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Auto Deploy Deep Dive – vBrownBag Style
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Auto Deploy Deep Dive – vBrownBag Style


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vBrownBag Auto Deploy Deep Dive Podcast …

vBrownBag Auto Deploy Deep Dive Podcast
Live session recorded and available at

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  • What is Auto Deploy? Vmware has a very chewy definition, but it’s a fancy way of saying automated vSphere provisioning. You’ll be interested in Auto Deploy if you’re building out data centers at scale, or just studying for your VCP/VCAP certifications.Most tutorials use the C# Client, but I’m going to use the vSphere Web Client. I’m also using discrete VMs and will cover troubleshooting.
  • Eval license – use it, Vmware encourages it. Just get everything done in 60 days!!Default Auto Deploy repository is 2GB, should be able to fit 5-6 images
  • Everyone should be familiar with their own vCenter design. Here’s the lab setup I’m using for this session. The VMs we’re going to configure are highlighted in red.
  • .NET 3.5.1 pre-reqs include some IIS features – but NOT IIS, you don’t need to install a web server to have a tftp server.
  • The optional option was referenced in some ISC documentation, but didn’t help. Perhaps only certain clients need it.DEMO – vCenter Auto Deploy settings and DHCP config
  • DEMO – Show how to extract a profile, the settings of the hardware dependent vESXI01 profile, and the simpler settings of the stateful profile.
  • I’ll show you the effective difference between a remote and offline software depot in a few slides.If you need to add VIBs, Chris Wahl’s blog has a great article on the process.
  • Here’s the script.Connect, grab and store some info.Add a remote depot – easier in my lab, but requires connectivity to the depot.The middle section is where you would customize VIBsSelect the Image to use and apply the rule.
  • DEMO – Show the output from ISE of applying the script, and the output of Get-EsxSoftwareDepot in a new ISE session.
  • Security is important, always sudo!DEMO - Show vESXi02 already running with a failed PXE boot - Restart vESXi02 and watch the PXE boot begin – takes about 5 and a half minutes in my lab. - Restart vESXi03, which was PXE booted, and show that it works without initiating PXE.
  • What are the steps we followed, and which ones need repeated?
  • EMC VIPR is another bare metal provisioning systemDC in 60 minutes! Not counting the hundreds of man-hours of prep-work, of course…Iterative designs win. Don’t just jump to the end state and expect great success.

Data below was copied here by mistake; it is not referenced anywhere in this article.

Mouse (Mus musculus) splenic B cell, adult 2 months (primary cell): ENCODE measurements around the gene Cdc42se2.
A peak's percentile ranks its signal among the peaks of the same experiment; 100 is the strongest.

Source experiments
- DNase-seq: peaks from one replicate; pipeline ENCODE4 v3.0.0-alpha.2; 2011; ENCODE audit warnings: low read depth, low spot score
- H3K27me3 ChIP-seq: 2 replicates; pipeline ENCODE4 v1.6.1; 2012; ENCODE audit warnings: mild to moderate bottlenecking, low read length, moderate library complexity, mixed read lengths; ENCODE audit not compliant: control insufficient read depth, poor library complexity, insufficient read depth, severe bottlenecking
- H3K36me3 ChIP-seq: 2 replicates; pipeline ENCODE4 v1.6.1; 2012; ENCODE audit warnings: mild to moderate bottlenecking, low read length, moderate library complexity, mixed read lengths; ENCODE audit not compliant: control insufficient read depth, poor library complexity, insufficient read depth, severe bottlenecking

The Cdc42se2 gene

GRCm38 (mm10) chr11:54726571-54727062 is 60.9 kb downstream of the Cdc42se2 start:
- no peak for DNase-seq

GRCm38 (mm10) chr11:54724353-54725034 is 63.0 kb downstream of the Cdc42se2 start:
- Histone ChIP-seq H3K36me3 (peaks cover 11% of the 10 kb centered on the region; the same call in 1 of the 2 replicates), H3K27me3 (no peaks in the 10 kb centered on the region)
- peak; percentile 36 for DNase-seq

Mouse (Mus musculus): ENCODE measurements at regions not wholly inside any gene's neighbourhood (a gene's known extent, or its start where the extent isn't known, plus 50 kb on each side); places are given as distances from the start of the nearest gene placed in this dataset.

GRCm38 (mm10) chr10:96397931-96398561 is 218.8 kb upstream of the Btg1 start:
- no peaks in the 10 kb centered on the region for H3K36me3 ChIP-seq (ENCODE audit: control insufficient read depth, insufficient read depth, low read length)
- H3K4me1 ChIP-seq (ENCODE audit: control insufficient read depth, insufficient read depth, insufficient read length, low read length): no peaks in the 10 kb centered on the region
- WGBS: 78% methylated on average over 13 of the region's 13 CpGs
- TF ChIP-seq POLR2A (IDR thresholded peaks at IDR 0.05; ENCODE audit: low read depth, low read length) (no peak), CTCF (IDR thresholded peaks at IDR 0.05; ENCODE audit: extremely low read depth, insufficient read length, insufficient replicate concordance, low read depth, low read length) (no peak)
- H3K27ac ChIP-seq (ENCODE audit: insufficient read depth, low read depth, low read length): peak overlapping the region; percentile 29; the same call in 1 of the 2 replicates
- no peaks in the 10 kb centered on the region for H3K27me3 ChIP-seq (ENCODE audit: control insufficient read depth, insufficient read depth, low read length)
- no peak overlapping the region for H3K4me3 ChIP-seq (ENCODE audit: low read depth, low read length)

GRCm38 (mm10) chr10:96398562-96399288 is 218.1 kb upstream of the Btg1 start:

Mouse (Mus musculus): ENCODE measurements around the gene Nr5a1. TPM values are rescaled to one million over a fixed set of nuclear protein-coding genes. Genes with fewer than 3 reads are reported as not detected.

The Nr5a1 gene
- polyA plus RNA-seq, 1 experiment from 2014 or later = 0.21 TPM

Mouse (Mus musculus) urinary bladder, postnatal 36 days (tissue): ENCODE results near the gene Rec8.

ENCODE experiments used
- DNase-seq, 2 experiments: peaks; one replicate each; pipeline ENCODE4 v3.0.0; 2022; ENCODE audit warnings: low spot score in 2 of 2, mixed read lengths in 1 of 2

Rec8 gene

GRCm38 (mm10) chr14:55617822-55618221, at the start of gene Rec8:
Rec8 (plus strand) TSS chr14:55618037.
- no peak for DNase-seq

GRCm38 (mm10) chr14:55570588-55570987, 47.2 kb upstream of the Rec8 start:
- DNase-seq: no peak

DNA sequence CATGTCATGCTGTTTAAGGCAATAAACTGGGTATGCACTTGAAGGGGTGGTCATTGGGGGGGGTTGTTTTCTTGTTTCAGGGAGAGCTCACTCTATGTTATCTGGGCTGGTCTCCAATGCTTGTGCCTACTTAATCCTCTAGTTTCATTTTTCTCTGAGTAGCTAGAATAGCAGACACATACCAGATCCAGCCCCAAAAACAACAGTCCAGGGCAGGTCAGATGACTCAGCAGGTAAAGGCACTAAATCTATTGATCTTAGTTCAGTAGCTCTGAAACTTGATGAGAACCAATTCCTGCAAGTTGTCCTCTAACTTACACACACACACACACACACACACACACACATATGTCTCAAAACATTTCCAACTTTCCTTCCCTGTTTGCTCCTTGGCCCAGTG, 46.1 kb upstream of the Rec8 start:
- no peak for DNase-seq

• A lot of us will use nested ESXi and everything is quick, but physical servers sometimes take 10+ minutes just to get TO the PXE boot sequence. Save yourself some time by knowing how to debug the different components.
  • Show the tcpdump packets in the blog post
  • You can get caught in reboot loops and other weirdness.
  • Host profiles are not perfect. There are bugs, and other tools that can be simpler to debug.
  • DEMO – chkconfig and xinetd settings
  • Transcript

    • 1. AUTO DEPLOY DEEP DIVE – VBROWNBAG STYLE Rob Nelson – VCP5-DCV Twitter: @rnelson0 Blog:
    • 2. AGENDA What is Auto Deploy? Requirements Lab Setup Auto Deploy VM DHCP Settings Host Profiles PowerCLI + Image Builder DHCP Reservations PXE Boot Increased Automation Troubleshooting Bonus Points – VCSA and Linux Only
    • 3. WHATISAUTODEPLOY? “VMware vSphere® Auto Deploy™ facilitates rapid server deployment and provisioning of vSphere hosts by leveraging the network boot capabilities of x86 servers together with the small footprint of the VMware® ESXi™ hypervisor.” - VMware • Automated, network-booted hypervisor provisioning and configuration. • Bare metal provisioning – rack, stack, run VMs with low/no touch. • Required reading for VCP/VCAP certifications. Our Focus • Use the vSphere Web Client exclusively – Way of the future. • Mostly discrete Single Service VMs. o Can be combined if desired. • Troubleshooting – What if it doesn’t work?
    • 4. REQUIREMENTS • Enterprise Plus License, or 60 Day vCenter Eval License. o Included in every vCenter installation, use it! • Host Profiles. • DHCP – Microsoft (Win) or ISC DHCP (Linux). • TFTP – Solarwinds (Win) or ISC TFTP (Linux). • PowerCLI + Image Builder cmdlets. • EFI systems must be switched to BIOS compatibility mode. • Initial boot requires IPv4. • Network, security, storage (350MB per image), administrative access, etc., as otherwise required for vCenter. • See more in vSphere Install And Setup Guide, section “Installing ESXi Using vSphere Auto Deploy”,